Simple fraud, shocking results: $718,167 walks out the door

“Even a mom-and-pop business with only a few employees needs to provide oversight for anyone involved in accounting or bookkeeping operations. Businesses are especially vulnerable when one employee both issues payments and reconciles company bank accounts.”

– Beth Phillips, United States Attorney for the Western District of Missouri

Could not have said it better myself, Ms. Phillips. Small business owners, listen up: if you won’t take my word for it, how about taking the word of the US Attorney for Missouri? Law enforcement is often left to clean up the mess caused by small business fraud. They see what needs to be done to stop it from happening in the first place. Maybe you should listen!

The perpetrator in this scheme, Kim Brown, plead guilty to stealing $718,167 from her employer, Standard Sheet Metal, over a seven-year period. Again, this was not a particularly complex scheme. Brown wrote “at least” 474 checks from her employer’s bank account and deposited them in her personal account. That’s all she wrote (pun intended), and now the employer is left with a huge loss that will likely never be recovered.

Brown was a trusted employee. From 1998 to 2009, she had been promoted from receptionist to accounting and bookkeeping. What a kick in the gut! The company gives her more responsibility, and presumably a bigger salary, and she commits fraud in return.

Note: Notice that the bank did not stop this from happening. As I have said before, never rely on your bank to stop embezzlement.

Maybe now is the time to proactively address fraud within your company? You’ve got the backing of the US Attorney to do so.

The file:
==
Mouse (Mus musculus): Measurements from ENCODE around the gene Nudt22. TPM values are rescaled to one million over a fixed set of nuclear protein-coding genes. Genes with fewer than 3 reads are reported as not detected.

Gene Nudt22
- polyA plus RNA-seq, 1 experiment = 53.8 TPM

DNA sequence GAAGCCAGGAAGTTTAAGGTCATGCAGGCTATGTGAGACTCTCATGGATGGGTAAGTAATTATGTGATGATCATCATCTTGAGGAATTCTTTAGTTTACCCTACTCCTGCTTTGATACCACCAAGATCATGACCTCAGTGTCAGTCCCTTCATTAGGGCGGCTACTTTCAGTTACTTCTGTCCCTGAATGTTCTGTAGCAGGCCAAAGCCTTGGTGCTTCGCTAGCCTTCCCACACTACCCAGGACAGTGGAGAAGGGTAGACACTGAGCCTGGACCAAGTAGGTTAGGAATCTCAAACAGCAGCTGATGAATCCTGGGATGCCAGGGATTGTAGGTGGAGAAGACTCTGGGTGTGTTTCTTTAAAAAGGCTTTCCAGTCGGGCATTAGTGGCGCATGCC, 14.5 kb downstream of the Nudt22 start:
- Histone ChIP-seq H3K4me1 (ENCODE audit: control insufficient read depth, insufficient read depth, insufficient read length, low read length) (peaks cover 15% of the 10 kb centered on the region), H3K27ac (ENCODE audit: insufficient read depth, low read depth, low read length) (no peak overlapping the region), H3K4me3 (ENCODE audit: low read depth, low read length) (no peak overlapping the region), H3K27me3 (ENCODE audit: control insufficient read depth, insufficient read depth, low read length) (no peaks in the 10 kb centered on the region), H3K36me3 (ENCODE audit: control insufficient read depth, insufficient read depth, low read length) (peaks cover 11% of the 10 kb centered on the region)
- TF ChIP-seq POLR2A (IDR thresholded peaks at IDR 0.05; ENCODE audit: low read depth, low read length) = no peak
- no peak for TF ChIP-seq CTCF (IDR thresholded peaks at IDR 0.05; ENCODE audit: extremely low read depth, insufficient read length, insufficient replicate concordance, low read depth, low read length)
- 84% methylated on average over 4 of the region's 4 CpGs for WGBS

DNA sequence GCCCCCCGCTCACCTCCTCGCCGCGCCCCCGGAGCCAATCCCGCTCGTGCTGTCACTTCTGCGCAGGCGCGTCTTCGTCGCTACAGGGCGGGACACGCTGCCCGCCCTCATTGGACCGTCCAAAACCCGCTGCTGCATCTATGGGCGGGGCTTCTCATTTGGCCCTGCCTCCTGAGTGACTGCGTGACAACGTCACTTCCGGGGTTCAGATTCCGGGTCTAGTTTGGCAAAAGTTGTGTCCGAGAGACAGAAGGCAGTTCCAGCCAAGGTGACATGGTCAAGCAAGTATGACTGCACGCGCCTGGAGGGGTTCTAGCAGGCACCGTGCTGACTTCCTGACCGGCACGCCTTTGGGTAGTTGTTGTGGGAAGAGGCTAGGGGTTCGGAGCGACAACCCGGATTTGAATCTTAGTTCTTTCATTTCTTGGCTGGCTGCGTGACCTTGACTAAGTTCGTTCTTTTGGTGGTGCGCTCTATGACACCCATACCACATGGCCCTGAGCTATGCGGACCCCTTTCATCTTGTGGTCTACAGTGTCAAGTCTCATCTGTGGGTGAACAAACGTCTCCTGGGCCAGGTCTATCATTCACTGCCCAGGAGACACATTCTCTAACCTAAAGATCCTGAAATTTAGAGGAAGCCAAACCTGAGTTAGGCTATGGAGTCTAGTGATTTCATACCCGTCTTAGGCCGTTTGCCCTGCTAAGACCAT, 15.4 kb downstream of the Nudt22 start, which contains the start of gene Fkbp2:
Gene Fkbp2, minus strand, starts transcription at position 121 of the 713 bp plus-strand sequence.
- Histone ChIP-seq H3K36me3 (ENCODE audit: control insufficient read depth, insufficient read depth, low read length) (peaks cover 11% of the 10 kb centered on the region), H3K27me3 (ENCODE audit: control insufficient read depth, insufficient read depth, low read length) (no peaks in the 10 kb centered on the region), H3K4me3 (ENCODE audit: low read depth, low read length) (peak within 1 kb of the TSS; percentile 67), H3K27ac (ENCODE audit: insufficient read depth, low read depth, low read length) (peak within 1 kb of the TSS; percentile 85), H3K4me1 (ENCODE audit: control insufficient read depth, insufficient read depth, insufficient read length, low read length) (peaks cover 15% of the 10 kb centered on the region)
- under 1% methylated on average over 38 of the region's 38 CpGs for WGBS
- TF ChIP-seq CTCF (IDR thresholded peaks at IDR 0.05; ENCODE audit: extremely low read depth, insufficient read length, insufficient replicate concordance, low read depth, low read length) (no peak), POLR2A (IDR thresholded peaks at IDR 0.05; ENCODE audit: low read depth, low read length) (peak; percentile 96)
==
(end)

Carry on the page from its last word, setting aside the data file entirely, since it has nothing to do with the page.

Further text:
Need a writer that understands fraud? When you hire me to write an article, blog post, newsletter, or white paper, you get an accomplished writer that is also an expert in fraud.

paul@mccormackwrites.com

Shell games: Trust, but definitely verify

Shell company: “An inactive company used as a vehicle for various financial maneuvers or kept dormant for future use in some other capacity.”

– Dictionary.com

Jon C. Shain admits that he is guilty of playing “shell games.” Using a remarkably simple scheme, Shain secured an $884,000 loan from Amcore Bank that he then used to enrich himself.

In my opinion, the bank involved (renamed BMO Harris Bank) failed to adhere to a fundamental principle of due diligence: “trust, but verify.” However, this is not going to be a discussion regarding bank fraud. It’s about trust and not taking it for granted.

In order to convince the bank to lend money to his company, Coating Technologies, Shain created fake invoices detailing expenses payable to Qualified Industrial Services and Industrial Equipment Supply Corp. The bank didn’t know it, but Shain controlled both those companies. The invoices were in fact fake. But wait; there’s much more.

Shain also formed a joint venture with another company to do business as Barron Finishing Technologies. Amcore funded yet another loan for $2 million that was supposed to buy real estate and equipment. Shain again submitted fraudulent invoices, this time to Barron Finishing, that allowed him to pull out the loan proceeds.

He then transferred proceeds from Barron’s loan to Industrial Services (the shell company he used in the $884,000 scheme that I first detailed). Eventually, funds taken from Amcore were used to  purchase personal property in the name of yet another entity – Rock River Reality, LLC.

Confused?! Of course you are! That’s what Shain wanted. Just like the street entertainer that uses actual shells to hide the ball in plain sight, Shain used five different companies to keep the money moving and the bank none the wiser.

The bank made a number of mistakes in funding the loans. They should have done much more to verify that the expenses Shain supposedly incurred were legitimate. Just as importantly, they should have researched his ownership in the shell companies. Certainly, Shain did a good job covering his tracks. However, based on my reading of the case and experience investigating shell companies, the document trail that indicated a fraud was taking place should have been uncovered before the losses mounted.

In a broader sense, what lessons can we learn from this case? You don’t have to be a bank to be on the losing side of a shell scheme, also called a confidence scheme. You trust that your business partners are what they say they are. You trust that they are not going to steal from your organization. Where did this trust come from? How did the business partner earn your trust? Shouldn’t it be earned before it is given?